- With a great gift idea that really works
- A story of a spiritual exercise that I’ve failed at until recently
- With 7 benefits to daily journaling
I’m always in the process of growing in my faith. One of the newest experiments that I’ve decided to try is one that I’ve failed at in the past. Not just failed but failed miserably. So much so that I had written it off as just not something I was going to master. So what was it? It was daily journaling! The problem for me was twofold.. First I had to get past the idea that this was the male equivalent of a diary which honestly was hard to overcome. Secondly is that I would get traction then lose interest. That cycle would eventually cause me to write it off for years until…
Until a podcast I was listening to mentioned The Five Minute Journal. This is exactly what it says but more… The more? It’s not a journal with just lines in it’s pages. It’s a gratitude journal. It provides a structured set of questions that you answer each day. The questions are the same each day. The questions?
- I am grateful for ______________________
- What would make today great __________________________
- Daily affirmations. I am _________________________
You make a commitment to answer these questions each day when you wake up, then at the end of the day before bed there are other questions you answer. All centered around gratitude.
When you begin to focus on gratitude when you wake up and before you go to bed, it’s a game changer! I have stuck with it now for about a month and it takes just 5 minutes.
I like it so much that I’m recommending it as a great gift for anyone on your gift list.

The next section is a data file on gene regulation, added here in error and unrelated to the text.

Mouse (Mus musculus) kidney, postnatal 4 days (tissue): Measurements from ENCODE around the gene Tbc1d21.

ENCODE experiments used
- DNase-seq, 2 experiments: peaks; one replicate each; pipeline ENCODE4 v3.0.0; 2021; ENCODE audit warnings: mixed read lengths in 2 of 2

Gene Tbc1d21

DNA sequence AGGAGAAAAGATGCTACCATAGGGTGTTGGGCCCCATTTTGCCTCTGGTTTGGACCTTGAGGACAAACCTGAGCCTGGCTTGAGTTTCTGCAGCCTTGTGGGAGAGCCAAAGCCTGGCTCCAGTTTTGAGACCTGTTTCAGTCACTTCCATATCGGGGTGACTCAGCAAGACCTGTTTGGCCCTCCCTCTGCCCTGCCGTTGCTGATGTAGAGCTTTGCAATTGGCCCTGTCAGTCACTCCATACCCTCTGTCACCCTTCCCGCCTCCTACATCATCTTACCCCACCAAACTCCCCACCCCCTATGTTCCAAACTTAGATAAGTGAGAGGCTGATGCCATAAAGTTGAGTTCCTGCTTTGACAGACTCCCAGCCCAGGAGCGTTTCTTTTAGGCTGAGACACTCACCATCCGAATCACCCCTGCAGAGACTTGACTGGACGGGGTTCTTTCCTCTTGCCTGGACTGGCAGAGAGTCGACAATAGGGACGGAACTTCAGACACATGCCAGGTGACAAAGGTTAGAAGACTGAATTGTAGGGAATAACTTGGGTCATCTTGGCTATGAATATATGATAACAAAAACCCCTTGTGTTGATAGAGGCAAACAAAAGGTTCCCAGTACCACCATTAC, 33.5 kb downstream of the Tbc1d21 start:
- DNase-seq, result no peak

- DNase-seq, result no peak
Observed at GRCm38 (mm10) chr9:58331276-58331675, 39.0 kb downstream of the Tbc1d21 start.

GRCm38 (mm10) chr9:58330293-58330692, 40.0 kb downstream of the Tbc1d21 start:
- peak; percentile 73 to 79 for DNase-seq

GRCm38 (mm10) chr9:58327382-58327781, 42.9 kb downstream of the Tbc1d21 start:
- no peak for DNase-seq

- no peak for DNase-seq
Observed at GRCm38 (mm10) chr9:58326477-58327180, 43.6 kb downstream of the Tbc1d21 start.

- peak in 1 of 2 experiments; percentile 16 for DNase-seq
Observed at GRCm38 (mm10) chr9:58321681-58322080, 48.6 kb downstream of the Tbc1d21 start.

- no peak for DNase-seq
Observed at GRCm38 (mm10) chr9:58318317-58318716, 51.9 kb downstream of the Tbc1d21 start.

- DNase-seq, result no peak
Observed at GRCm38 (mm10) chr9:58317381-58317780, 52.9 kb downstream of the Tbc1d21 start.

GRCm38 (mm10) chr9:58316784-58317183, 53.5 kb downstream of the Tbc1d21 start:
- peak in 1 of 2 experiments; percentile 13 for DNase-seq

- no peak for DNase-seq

The benefits of journaling have been known for a long time. Just search Google and you get over 41 million articles. So that you don’t have to read them all I thought you’d like to read just 7 benefits of journaling from Michael Hyatt:
If I had to sum it up, I would say journaling has afforded me seven benefits. It has enabled me to:
- Process previous events. What happens to me is not as important as the meaning I assign to what happens to me. Journaling helps me sort through my experience and be intentional about my interpretation.
- Clarify my thinking. Writing in general helps me disentangle my thoughts. Journaling takes it to a new level. Because I am not performing in front of a “live audience,” so to speak, I can really wrestle through the issues.
- Understand the context. Life is often happening so quickly I usually have little time to stop and reflect on where I am in the Bigger Story. Journaling helps me to discern the difference between the forest and the trees.
- Notice my feelings. I understand feelings aren’t everything, but they also aren’t nothing. The older I get, the more I try to pay attention to them. They are often an early indicator of something brewing.
- Connect with my heart. I’m not sure I can really explain this one, but journaling has helped me monitor the condition of my heart. Solomon said “above all else” we are to guard it (see Proverbs 4:23). It’s hard to do that when you lose touch with it.
- Record significant lessons. I’m a better student when I am taking notes. Writing things down leads to even deeper understanding and, I hope, wisdom. I want to write down what I learn, so I don’t have to re-learn it later.
- Ask important questions. A journal is not merely a repository for the lessons I am learning but also the questions I’m asking. If there’s one thing I have discovered, it’s the quality of my questions determine the quality of my answers.
If you’d like to read the entire article, you can do that here.